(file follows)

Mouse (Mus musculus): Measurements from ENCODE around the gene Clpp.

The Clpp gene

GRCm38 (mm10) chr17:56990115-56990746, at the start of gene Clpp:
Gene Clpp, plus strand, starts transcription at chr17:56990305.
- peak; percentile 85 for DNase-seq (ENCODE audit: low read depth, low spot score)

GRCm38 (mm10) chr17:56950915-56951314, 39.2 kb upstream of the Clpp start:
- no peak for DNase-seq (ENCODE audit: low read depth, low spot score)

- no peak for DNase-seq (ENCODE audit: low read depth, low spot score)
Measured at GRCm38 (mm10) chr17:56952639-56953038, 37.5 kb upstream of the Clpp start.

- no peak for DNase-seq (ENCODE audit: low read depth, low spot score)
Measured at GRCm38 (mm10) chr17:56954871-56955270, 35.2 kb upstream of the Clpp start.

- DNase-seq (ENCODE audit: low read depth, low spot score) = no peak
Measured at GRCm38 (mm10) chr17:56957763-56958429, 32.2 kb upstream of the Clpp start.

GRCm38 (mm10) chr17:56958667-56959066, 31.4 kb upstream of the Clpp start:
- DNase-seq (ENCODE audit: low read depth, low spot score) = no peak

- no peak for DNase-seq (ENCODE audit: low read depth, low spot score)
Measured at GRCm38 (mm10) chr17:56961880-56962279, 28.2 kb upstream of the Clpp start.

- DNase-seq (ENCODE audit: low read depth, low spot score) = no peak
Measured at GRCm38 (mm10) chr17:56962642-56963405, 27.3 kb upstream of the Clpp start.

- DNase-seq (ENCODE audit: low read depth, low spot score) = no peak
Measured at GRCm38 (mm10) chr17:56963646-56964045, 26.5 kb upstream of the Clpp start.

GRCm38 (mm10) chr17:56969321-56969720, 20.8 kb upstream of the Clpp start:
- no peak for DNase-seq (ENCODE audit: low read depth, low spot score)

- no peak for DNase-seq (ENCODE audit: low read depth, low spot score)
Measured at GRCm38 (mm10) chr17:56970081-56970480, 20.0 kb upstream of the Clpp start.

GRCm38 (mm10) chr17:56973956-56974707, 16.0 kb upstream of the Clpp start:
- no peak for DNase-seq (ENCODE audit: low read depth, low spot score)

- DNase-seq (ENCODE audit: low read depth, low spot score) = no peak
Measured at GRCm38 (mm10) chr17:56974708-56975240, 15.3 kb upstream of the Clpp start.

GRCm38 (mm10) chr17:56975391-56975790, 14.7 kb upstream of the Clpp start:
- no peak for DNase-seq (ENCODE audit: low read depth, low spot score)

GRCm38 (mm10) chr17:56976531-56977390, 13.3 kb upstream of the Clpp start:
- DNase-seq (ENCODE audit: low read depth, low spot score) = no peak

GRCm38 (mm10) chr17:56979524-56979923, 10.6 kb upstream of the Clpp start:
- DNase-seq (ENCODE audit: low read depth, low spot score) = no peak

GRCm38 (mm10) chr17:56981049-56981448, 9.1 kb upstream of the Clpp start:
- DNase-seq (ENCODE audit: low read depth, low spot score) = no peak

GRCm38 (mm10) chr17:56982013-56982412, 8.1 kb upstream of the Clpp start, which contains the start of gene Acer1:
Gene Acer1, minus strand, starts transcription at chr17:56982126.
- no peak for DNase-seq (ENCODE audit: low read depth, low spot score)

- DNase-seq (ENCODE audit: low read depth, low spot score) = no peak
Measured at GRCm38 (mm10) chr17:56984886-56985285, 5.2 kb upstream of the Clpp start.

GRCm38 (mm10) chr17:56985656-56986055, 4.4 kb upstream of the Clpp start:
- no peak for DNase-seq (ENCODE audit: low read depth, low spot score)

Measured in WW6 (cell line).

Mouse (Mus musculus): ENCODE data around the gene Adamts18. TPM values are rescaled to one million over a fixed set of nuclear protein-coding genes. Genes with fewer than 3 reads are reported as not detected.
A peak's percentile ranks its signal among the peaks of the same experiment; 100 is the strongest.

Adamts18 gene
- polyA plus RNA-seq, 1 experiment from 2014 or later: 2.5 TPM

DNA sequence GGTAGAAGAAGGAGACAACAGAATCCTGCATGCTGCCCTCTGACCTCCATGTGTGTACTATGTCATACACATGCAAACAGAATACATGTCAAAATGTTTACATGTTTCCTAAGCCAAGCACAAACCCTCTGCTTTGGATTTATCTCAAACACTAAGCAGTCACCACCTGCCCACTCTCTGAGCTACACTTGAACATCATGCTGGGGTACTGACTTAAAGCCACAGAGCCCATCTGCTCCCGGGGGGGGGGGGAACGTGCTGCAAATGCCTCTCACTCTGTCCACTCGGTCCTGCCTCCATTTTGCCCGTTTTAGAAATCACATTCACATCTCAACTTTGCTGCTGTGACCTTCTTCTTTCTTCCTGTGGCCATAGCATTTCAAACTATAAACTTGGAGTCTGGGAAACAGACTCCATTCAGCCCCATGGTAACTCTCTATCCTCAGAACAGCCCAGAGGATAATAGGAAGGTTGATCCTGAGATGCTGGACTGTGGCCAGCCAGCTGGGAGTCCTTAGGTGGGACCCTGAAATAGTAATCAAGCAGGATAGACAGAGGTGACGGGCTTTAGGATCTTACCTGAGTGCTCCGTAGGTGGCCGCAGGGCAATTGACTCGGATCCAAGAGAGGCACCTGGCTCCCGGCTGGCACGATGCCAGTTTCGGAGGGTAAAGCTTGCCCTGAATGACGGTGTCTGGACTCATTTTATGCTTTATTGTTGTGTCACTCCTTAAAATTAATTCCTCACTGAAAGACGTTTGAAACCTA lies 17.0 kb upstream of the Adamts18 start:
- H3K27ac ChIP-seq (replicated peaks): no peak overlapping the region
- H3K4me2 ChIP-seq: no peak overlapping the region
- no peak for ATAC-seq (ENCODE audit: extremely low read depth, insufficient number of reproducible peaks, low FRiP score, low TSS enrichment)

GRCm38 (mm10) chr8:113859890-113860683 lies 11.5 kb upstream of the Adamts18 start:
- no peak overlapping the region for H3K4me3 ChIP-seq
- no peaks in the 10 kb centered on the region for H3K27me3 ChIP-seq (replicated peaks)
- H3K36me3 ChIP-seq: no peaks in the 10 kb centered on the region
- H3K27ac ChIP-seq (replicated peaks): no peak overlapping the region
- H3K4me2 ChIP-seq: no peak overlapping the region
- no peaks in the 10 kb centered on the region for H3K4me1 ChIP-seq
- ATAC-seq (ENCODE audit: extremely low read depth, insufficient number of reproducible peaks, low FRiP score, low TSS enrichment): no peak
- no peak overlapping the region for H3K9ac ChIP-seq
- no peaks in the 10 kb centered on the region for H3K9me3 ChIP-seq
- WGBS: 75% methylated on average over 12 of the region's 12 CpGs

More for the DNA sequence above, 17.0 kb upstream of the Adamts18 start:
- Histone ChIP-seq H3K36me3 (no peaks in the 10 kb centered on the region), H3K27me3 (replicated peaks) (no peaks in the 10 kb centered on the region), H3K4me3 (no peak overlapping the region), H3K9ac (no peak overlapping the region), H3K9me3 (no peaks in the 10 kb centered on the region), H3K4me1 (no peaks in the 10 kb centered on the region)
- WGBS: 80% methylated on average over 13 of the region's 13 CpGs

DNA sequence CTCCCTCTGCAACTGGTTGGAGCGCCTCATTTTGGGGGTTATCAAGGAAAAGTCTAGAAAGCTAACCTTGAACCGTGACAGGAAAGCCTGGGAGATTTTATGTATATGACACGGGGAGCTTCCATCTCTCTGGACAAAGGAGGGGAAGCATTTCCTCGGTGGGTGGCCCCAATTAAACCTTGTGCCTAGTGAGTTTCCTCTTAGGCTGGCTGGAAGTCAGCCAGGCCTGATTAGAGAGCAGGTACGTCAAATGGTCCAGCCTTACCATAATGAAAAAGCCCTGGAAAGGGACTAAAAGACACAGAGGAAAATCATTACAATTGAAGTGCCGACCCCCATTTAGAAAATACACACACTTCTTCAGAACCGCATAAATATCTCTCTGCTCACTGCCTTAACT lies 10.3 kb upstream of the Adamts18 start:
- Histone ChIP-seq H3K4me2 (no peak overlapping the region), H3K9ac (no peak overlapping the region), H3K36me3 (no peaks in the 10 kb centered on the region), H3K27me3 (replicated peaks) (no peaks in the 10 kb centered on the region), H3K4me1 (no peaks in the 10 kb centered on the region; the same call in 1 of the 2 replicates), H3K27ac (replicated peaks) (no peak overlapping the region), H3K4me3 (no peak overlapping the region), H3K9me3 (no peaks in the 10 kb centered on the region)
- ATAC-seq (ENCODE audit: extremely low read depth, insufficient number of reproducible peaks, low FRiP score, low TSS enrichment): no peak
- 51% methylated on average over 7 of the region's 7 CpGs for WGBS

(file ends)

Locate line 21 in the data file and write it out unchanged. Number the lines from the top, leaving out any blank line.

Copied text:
Measured at GRCm38 (mm10) chr17:56963646-56964045, 26.5 kb upstream of the Clpp start.